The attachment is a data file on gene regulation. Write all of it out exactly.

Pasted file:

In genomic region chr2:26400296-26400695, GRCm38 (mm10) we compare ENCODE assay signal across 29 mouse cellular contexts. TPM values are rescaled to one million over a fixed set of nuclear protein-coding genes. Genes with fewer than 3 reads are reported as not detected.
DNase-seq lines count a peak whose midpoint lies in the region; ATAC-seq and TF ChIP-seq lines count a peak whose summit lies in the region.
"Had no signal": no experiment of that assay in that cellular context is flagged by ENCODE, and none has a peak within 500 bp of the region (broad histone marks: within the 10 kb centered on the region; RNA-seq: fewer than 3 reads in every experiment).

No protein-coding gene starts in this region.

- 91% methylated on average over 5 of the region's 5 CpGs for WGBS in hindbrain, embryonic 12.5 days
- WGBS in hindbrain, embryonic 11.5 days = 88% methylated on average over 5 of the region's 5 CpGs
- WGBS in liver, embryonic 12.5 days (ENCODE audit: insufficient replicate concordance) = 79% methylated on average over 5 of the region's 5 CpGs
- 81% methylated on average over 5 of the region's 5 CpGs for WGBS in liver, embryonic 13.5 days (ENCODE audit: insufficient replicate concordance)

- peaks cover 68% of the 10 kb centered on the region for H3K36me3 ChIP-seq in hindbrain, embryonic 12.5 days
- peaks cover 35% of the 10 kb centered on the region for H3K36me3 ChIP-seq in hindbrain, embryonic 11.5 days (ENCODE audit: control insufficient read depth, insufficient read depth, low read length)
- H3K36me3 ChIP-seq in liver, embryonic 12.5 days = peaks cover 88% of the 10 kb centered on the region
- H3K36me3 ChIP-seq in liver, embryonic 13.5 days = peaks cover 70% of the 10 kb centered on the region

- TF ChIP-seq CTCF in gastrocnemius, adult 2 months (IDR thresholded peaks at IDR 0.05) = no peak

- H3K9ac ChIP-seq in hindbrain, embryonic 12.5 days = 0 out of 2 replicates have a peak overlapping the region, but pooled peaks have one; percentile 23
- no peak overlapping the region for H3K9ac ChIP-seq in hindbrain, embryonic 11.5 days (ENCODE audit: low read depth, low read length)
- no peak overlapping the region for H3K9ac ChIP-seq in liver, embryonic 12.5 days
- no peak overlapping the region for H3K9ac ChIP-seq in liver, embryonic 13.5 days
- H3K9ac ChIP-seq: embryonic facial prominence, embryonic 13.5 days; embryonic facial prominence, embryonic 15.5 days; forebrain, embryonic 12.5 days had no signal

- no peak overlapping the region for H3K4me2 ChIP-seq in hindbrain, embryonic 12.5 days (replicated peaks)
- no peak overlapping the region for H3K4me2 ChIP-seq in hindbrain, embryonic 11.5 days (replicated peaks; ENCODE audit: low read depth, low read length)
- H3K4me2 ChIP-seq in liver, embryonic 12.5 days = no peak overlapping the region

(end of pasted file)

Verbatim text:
In genomic region chr2:26400296-26400695, GRCm38 (mm10) we compare ENCODE assay signal across 29 mouse cellular contexts. TPM values are rescaled to one million over a fixed set of nuclear protein-coding genes. Genes with fewer than 3 reads are reported as not detected.
DNase-seq lines count a peak whose midpoint lies in the region; ATAC-seq and TF ChIP-seq lines count a peak whose summit lies in the region.
"Had no signal": no experiment of that assay in that cellular context is flagged by ENCODE, and none has a peak within 500 bp of the region (broad histone marks: within the 10 kb centered on the region; RNA-seq: fewer than 3 reads in every experiment).

No protein-coding gene starts in this region.

- 91% methylated on average over 5 of the region's 5 CpGs for WGBS in hindbrain, embryonic 12.5 days
- WGBS in hindbrain, embryonic 11.5 days = 88% methylated on average over 5 of the region's 5 CpGs
- WGBS in liver, embryonic 12.5 days (ENCODE audit: insufficient replicate concordance) = 79% methylated on average over 5 of the region's 5 CpGs
- 81% methylated on average over 5 of the region's 5 CpGs for WGBS in liver, embryonic 13.5 days (ENCODE audit: insufficient replicate concordance)

- peaks cover 68% of the 10 kb centered on the region for H3K36me3 ChIP-seq in hindbrain, embryonic 12.5 days
- peaks cover 35% of the 10 kb centered on the region for H3K36me3 ChIP-seq in hindbrain, embryonic 11.5 days (ENCODE audit: control insufficient read depth, insufficient read depth, low read length)
- H3K36me3 ChIP-seq in liver, embryonic 12.5 days = peaks cover 88% of the 10 kb centered on the region
- H3K36me3 ChIP-seq in liver, embryonic 13.5 days = peaks cover 70% of the 10 kb centered on the region

- TF ChIP-seq CTCF in gastrocnemius, adult 2 months (IDR thresholded peaks at IDR 0.05) = no peak

- H3K9ac ChIP-seq in hindbrain, embryonic 12.5 days = 0 out of 2 replicates have a peak overlapping the region, but pooled peaks have one; percentile 23
- no peak overlapping the region for H3K9ac ChIP-seq in hindbrain, embryonic 11.5 days (ENCODE audit: low read depth, low read length)
- no peak overlapping the region for H3K9ac ChIP-seq in liver, embryonic 12.5 days
- no peak overlapping the region for H3K9ac ChIP-seq in liver, embryonic 13.5 days
- H3K9ac ChIP-seq: embryonic facial prominence, embryonic 13.5 days; embryonic facial prominence, embryonic 15.5 days; forebrain, embryonic 12.5 days had no signal

- no peak overlapping the region for H3K4me2 ChIP-seq in hindbrain, embryonic 12.5 days (replicated peaks)
- no peak overlapping the region for H3K4me2 ChIP-seq in hindbrain, embryonic 11.5 days (replicated peaks; ENCODE audit: low read depth, low read length)
- H3K4me2 ChIP-seq in liver, embryonic 12.5 days = no peak overlapping the region